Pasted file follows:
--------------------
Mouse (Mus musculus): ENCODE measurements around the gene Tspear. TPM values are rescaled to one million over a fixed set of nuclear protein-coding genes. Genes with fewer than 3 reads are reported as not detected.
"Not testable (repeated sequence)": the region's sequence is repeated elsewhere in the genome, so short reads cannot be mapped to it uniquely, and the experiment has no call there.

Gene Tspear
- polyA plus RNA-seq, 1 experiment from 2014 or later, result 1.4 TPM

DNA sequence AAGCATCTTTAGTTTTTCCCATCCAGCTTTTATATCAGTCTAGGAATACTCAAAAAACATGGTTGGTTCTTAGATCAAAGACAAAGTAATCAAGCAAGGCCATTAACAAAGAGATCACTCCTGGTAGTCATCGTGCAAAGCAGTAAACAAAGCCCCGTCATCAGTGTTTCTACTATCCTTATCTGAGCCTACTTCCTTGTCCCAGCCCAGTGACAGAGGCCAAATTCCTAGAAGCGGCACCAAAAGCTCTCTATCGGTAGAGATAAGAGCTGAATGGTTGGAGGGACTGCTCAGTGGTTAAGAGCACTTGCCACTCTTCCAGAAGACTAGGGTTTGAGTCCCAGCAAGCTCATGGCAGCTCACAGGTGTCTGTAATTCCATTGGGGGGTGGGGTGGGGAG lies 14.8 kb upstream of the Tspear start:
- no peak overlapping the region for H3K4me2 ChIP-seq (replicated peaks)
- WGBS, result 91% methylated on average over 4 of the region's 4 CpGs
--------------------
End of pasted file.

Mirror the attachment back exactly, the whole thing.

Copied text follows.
Mouse (Mus musculus): ENCODE measurements around the gene Tspear. TPM values are rescaled to one million over a fixed set of nuclear protein-coding genes. Genes with fewer than 3 reads are reported as not detected.
"Not testable (repeated sequence)": the region's sequence is repeated elsewhere in the genome, so short reads cannot be mapped to it uniquely, and the experiment has no call there.

Gene Tspear
- polyA plus RNA-seq, 1 experiment from 2014 or later, result 1.4 TPM

DNA sequence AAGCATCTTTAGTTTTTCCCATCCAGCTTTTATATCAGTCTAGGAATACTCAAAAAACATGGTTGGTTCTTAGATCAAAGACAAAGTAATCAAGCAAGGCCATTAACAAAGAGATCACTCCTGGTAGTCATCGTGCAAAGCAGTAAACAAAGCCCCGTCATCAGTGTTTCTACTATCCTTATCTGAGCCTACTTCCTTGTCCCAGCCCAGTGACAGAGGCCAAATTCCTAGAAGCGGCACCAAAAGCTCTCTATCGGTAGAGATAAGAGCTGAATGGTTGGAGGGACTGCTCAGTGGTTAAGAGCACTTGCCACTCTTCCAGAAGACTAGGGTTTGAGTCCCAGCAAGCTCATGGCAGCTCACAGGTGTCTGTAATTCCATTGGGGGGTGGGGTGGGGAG lies 14.8 kb upstream of the Tspear start:
- no peak overlapping the region for H3K4me2 ChIP-seq (replicated peaks)
- WGBS, result 91% methylated on average over 4 of the region's 4 CpGs